“I AM FREAKING THE FUCK OUT!”
“I know, baby,” My Boyfriend said as he reached over from the driver’s seat and squeezed my knee. “But it’s okay. You’re okay.”
“I feel sketchy!” I cried, as I doubled over and attempted to take in huge gulps of air.
“You’re okay. Just lay the seat back and try to relax.”
It was the last day of my Christmas visit and we were on the way to SFO from our hometown to drop me off for my flight back to NYC. As we’ve all seen, I am not a good flyer under the best of circumstances but today with the added exhaustion, anxiety and nausea, I was not doing well. At all. I sat up and shielded my eyes as I looked out the window. Sausalito whizzed by, illuminated by the too-bright morning sunlight.
I laid the seat back and closed my eyes tightly. Then I whimpered, “I don’t understand why this is happening.”
“Well, we went big on Friday at Hometown Holiday Drinks,” My Boyfriend was saying. “And then yesterday at Lana’s brunch, you girls were hitting the champagne pretty hard.”
“I know, but I drank plenty of water last night and we went to bed early,” I said. “I should be okay.”
“Well, we haven’t had a lot of downtime overall,” he pointed out.
I opened my eyes and sniveled, “I kind of over-scheduled us, didn’t I?”
He smiled and reached to the backseat. “Here. Take my jacket and use it as a pillow. Try to get some rest.”
I took the jacket and folded it beneath my head. “I don’t feel well.” I looked up at him.
He looked down at me in pity. “Baby, if you’re not feeling better by the time we hit the bridge, I think we should change your flight to tomorrow.”
“But we’re trying to save money for visits!” I insisted.
“I know. But it’s only money. And it’s breaking my heart to see you like this.”
“I think I’m going to throw up,” I muttered.
“I think you’ve hit the wall,” he said.
“I think you’re right,” I replied.
Then I turned over and pulled the jacket over my head.
Within twenty minutes, I was bundled up in my pjs at his house in San Francisco, tightly wrapped in his flannel sheets. A mug of mint tea sat on the nightstand next to me.
My Boyfriend laid down next to me, I was so wound up, until I fell asleep. And then a few hours later, he’d woken me up by kissing me on the forehead and saying, “We should eat something. What do you want?”
“Chinese food. Noodles,” I’d said.
Forty-five minutes later I’d emerged from his bedroom to find him in the dining-room, spooning out our meals from the delivery cartons. I sat down next to him and we chatted about our ten day trip together. I was still so tired, I would lean my head on his shoulder while I chewed slowly, barely able to swallow. I decided I liked his dinner better so I ate most of that.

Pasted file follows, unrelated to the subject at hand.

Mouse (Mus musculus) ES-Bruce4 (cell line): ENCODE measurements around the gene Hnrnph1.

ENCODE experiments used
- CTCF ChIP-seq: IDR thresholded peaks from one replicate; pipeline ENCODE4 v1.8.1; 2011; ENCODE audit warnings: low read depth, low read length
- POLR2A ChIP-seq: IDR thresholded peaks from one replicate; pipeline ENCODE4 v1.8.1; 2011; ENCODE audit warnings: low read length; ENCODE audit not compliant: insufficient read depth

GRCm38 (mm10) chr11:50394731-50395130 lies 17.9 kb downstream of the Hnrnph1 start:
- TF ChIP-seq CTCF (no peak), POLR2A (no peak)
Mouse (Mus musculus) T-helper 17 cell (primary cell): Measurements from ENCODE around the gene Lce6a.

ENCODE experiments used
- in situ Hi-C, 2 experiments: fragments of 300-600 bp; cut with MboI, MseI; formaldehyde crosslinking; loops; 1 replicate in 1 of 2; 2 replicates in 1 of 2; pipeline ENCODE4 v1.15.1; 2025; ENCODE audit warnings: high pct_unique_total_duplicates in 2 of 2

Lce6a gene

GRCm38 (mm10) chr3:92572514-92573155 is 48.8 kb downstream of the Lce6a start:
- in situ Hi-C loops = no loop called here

Later, we watched movies and I’d doze off, only to wake up off and on because I was snoring so loudly. “I’m sorry,” I’d whisper as I curled tighter into his lap.
“It’s okay. I’m just glad you’re getting some sleep,” he’d whisper back.
This went on for hours.
And it was the longest stretch of downtime we’d had together since I’d arrived. It was like we were a real couple. Finally.
The next morning, I was much more together and we got to the airport without incident. I took my pre-flight Xanax on the way so by the time we arrived, I was feeling fully fine.
“Goodbye honey, I’ll miss you,” I’d said as I threw my NQAC bag over my shoulder.
He pulled me into a hug. “I love you, Tracey. Call me when you’re home.”
“Okay! I love you too!” I’d said as I pulled away, with a loopy grin and a wave.
By the time I arrived back in NYC, I felt my New Yorker power return. I felt strong, I felt back in the groove. I shoved my way through JFK:
LEFT SIDE OF THE ESCALATOR IS FOR WALKING, PEOPLE. NOT STANDING. FOR FUCK’S SAKE.
This power permeated my being and as I arrived home and The Cat did her happy dance and cried so much she lost her voice, I realized how much stronger I felt here.
For about an hour.
Then I started to fall apart again. I puttered around a bit with nervous energy, unpacking, cleaning, comforting The Cat, organizing my thank you notes, still on CA time. I went to bed anxious, with shaking hands, a pounding heart and fluttering stomach and when I woke up the next day, I had a full on cold, complete with sore throat and stuffy nose.
For the next two days, I did nothing. I was too sick to get anything to eat, or medicine for myself, too sick to even sleep, so I just sat there on the couch and watched the hours pass. I spent the majority of my time texting My Boyfriend (“I still feel like crap!”) and absentmindedly petting The Cat. My anxiety crashed in and receded, but it was always there, clawing at the back of my mind.
I didn’t understand why.
It wasn’t until a few days later, late New Years Eve to be exact, when it all came together for me. I was still sickly sitting on the couch and I listened, as my anxiety began to slow it’s chaos and actually speak to me. And I began to hear what it was saying.
And what it was saying was, this trip had been one of the most stressful ten days of my life.
And the stress wasn’t about me. At all.
The stress was about My Boyfriend.